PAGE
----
Spontaneous course of symptoms in primary sclerosing cholangitis: relationships with biochemical and histological features

Hepatogastroenterology. Jan-Feb 1999;46(25):136-41.


An analysis was made of the symptom diaries of 65 patients with primary sclerosing cholangitis (PSC) who recorded their symptoms of itching, pain and fever during a 3 year period. Symptoms occurred in 84% of the patients, with considerable individual variations in symptom load. Symptoms were usually intermittent. "Itching only" and "pain only" were the most frequent episode features. Most episodes lasted only 1-2 days. Fever seemed to be the most embarrassing symptom. Apart from close correlations between pruritus and serum ALP levels, there were no significant correlations between the symptom load and serum biochemistry or eleven different histological features. Even daily symptoms over a period of several months could disappear spontaneously. We conclude that most symptom episodes in PSC are mono-symptomatic and brief. Biochemical or histological data do not predict the appearance of symptoms.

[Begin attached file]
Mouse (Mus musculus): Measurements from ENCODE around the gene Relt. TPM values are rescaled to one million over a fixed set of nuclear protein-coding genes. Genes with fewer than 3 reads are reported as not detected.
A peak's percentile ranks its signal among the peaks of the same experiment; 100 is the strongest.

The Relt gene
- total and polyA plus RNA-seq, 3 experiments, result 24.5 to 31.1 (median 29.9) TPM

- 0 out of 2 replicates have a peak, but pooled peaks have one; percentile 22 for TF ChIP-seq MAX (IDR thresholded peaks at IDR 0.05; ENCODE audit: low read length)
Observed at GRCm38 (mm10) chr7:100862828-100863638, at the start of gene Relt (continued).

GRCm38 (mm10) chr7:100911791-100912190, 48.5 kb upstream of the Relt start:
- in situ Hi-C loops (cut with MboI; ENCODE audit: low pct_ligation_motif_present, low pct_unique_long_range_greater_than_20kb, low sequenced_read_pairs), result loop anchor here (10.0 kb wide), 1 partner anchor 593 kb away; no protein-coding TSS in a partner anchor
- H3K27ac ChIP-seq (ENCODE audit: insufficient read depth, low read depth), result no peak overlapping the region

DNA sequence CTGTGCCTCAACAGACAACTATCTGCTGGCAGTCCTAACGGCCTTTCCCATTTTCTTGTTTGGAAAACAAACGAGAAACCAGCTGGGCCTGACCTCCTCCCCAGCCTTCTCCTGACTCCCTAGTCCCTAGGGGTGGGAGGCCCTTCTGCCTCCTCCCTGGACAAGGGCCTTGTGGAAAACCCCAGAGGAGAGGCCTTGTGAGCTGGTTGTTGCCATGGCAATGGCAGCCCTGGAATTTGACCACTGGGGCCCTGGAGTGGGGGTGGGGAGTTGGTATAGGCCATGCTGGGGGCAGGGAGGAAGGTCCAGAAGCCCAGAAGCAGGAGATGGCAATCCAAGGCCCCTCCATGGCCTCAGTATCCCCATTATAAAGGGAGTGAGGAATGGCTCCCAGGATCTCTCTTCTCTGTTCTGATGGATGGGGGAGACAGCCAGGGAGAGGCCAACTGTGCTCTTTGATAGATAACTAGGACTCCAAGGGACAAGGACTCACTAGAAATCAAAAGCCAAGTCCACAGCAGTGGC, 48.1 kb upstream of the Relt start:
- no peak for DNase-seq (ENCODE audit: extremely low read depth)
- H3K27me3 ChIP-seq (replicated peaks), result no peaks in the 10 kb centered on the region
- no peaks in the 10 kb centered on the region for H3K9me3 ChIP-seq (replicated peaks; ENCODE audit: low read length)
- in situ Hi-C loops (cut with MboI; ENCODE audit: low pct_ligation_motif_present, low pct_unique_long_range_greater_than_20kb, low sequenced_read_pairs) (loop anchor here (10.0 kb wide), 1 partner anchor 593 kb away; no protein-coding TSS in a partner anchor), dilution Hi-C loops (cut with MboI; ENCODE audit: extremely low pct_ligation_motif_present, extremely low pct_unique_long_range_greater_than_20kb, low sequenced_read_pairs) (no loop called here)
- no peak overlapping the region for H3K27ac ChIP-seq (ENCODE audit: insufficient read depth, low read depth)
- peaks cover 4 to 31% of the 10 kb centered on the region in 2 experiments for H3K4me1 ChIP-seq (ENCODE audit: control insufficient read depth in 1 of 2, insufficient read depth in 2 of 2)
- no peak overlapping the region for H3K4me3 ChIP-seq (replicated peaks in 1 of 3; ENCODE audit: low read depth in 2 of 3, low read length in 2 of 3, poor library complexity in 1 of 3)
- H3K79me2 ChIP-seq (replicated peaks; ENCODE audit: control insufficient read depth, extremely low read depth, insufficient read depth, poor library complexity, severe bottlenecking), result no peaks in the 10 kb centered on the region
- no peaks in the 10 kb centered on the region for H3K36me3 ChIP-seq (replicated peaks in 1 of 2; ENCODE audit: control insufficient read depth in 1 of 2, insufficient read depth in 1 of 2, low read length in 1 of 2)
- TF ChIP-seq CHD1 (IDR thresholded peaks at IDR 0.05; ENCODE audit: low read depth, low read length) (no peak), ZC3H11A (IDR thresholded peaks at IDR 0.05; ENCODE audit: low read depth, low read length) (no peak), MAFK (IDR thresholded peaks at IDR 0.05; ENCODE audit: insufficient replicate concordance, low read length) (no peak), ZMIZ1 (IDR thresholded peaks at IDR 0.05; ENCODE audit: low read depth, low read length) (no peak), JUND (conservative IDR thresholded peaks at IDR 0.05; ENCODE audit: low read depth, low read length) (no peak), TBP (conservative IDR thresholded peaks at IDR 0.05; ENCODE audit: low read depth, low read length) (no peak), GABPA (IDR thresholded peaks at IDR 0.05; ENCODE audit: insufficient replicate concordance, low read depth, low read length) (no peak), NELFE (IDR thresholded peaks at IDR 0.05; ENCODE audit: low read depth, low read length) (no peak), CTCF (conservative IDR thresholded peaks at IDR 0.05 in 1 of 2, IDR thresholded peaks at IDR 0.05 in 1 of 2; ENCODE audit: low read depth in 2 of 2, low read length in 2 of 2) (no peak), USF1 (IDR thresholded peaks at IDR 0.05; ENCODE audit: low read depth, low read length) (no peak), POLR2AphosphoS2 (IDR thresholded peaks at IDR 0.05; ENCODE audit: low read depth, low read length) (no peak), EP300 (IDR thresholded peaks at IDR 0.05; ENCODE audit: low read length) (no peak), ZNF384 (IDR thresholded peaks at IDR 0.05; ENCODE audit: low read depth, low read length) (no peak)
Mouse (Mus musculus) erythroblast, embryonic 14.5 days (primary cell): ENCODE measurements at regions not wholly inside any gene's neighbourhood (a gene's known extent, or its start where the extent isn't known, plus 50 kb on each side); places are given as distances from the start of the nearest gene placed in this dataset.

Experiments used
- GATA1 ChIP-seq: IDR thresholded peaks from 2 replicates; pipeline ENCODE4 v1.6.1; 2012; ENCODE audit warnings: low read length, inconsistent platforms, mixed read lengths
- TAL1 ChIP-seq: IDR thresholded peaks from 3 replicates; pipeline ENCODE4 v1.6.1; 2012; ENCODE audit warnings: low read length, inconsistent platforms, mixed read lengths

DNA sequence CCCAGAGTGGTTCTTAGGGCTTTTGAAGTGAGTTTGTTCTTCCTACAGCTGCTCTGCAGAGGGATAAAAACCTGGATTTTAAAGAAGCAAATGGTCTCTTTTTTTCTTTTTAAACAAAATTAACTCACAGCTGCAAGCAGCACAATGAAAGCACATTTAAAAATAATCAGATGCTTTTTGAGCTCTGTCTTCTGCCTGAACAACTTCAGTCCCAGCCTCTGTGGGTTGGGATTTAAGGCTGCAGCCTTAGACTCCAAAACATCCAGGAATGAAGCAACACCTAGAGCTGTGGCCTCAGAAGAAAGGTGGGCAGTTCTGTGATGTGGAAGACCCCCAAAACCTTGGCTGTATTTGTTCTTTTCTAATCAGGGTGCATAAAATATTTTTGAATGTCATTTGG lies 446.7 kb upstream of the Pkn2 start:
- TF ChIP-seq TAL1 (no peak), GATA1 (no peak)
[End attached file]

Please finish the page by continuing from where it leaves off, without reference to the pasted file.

Publication types

  • Research Support, Non-U.S. Gov't

MeSH terms

  • Alanine Transaminase / blood
  • Alkaline Phosphatase / blood
  • Aspartate Aminotransferases / blood
  • Bile Ducts / pathology
  • Cholangitis, Sclerosing / blood
  • Cholangitis, Sclerosing / diagnosis*
  • Cholangitis, Sclerosing / pathology
  • Female
  • Humans
  • Male
  • Pruritus / etiology


  • Aspartate Aminotransferases
  • Alanine Transaminase
  • Alkaline Phosphatase